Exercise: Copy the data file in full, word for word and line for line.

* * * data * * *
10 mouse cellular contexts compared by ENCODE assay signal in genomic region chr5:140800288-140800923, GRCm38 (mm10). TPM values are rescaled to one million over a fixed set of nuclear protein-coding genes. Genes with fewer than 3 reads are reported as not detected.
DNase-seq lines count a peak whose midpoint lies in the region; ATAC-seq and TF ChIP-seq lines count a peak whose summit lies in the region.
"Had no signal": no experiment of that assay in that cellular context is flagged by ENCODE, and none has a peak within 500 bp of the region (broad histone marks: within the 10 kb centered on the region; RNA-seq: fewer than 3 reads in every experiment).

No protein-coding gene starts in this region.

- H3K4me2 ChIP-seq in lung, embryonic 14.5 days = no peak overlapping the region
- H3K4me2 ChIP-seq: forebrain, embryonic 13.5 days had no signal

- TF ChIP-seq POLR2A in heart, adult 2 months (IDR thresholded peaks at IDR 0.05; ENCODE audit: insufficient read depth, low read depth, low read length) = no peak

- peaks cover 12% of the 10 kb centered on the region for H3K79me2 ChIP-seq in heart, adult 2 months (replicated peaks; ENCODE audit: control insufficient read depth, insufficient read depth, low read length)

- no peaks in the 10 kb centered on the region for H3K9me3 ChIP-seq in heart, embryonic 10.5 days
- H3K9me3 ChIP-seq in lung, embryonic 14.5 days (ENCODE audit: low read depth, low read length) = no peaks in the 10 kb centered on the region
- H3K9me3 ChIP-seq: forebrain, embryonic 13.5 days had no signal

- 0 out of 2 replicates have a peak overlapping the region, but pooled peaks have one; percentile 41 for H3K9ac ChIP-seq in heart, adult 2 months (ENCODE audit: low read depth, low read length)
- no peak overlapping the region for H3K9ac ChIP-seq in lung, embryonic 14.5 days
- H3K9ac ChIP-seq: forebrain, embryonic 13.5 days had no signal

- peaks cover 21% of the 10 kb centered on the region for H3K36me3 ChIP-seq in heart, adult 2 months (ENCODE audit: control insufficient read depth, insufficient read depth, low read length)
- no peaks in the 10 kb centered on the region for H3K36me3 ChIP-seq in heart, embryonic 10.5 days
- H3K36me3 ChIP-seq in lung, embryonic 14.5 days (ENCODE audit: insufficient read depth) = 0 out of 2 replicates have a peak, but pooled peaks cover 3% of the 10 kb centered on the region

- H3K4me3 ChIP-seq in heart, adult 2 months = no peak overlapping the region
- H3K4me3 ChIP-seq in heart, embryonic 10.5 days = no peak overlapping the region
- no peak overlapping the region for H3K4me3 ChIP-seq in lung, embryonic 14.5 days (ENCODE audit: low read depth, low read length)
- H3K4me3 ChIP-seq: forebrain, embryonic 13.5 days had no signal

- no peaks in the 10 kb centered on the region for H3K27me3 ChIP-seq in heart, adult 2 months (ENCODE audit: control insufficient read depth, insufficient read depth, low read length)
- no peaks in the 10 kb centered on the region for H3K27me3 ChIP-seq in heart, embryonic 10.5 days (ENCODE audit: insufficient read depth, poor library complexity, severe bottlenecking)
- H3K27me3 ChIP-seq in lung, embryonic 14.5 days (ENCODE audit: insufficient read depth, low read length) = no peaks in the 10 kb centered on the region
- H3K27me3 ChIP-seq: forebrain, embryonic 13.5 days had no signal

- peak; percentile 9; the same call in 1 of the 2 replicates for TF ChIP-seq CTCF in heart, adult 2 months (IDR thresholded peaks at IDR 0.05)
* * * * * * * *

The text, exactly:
10 mouse cellular contexts compared by ENCODE assay signal in genomic region chr5:140800288-140800923, GRCm38 (mm10). TPM values are rescaled to one million over a fixed set of nuclear protein-coding genes. Genes with fewer than 3 reads are reported as not detected.
DNase-seq lines count a peak whose midpoint lies in the region; ATAC-seq and TF ChIP-seq lines count a peak whose summit lies in the region.
"Had no signal": no experiment of that assay in that cellular context is flagged by ENCODE, and none has a peak within 500 bp of the region (broad histone marks: within the 10 kb centered on the region; RNA-seq: fewer than 3 reads in every experiment).

No protein-coding gene starts in this region.

- H3K4me2 ChIP-seq in lung, embryonic 14.5 days = no peak overlapping the region
- H3K4me2 ChIP-seq: forebrain, embryonic 13.5 days had no signal

- TF ChIP-seq POLR2A in heart, adult 2 months (IDR thresholded peaks at IDR 0.05; ENCODE audit: insufficient read depth, low read depth, low read length) = no peak

- peaks cover 12% of the 10 kb centered on the region for H3K79me2 ChIP-seq in heart, adult 2 months (replicated peaks; ENCODE audit: control insufficient read depth, insufficient read depth, low read length)

- no peaks in the 10 kb centered on the region for H3K9me3 ChIP-seq in heart, embryonic 10.5 days
- H3K9me3 ChIP-seq in lung, embryonic 14.5 days (ENCODE audit: low read depth, low read length) = no peaks in the 10 kb centered on the region
- H3K9me3 ChIP-seq: forebrain, embryonic 13.5 days had no signal

- 0 out of 2 replicates have a peak overlapping the region, but pooled peaks have one; percentile 41 for H3K9ac ChIP-seq in heart, adult 2 months (ENCODE audit: low read depth, low read length)
- no peak overlapping the region for H3K9ac ChIP-seq in lung, embryonic 14.5 days
- H3K9ac ChIP-seq: forebrain, embryonic 13.5 days had no signal

- peaks cover 21% of the 10 kb centered on the region for H3K36me3 ChIP-seq in heart, adult 2 months (ENCODE audit: control insufficient read depth, insufficient read depth, low read length)
- no peaks in the 10 kb centered on the region for H3K36me3 ChIP-seq in heart, embryonic 10.5 days
- H3K36me3 ChIP-seq in lung, embryonic 14.5 days (ENCODE audit: insufficient read depth) = 0 out of 2 replicates have a peak, but pooled peaks cover 3% of the 10 kb centered on the region

- H3K4me3 ChIP-seq in heart, adult 2 months = no peak overlapping the region
- H3K4me3 ChIP-seq in heart, embryonic 10.5 days = no peak overlapping the region
- no peak overlapping the region for H3K4me3 ChIP-seq in lung, embryonic 14.5 days (ENCODE audit: low read depth, low read length)
- H3K4me3 ChIP-seq: forebrain, embryonic 13.5 days had no signal

- no peaks in the 10 kb centered on the region for H3K27me3 ChIP-seq in heart, adult 2 months (ENCODE audit: control insufficient read depth, insufficient read depth, low read length)
- no peaks in the 10 kb centered on the region for H3K27me3 ChIP-seq in heart, embryonic 10.5 days (ENCODE audit: insufficient read depth, poor library complexity, severe bottlenecking)
- H3K27me3 ChIP-seq in lung, embryonic 14.5 days (ENCODE audit: insufficient read depth, low read length) = no peaks in the 10 kb centered on the region
- H3K27me3 ChIP-seq: forebrain, embryonic 13.5 days had no signal

- peak; percentile 9; the same call in 1 of the 2 replicates for TF ChIP-seq CTCF in heart, adult 2 months (IDR thresholded peaks at IDR 0.05)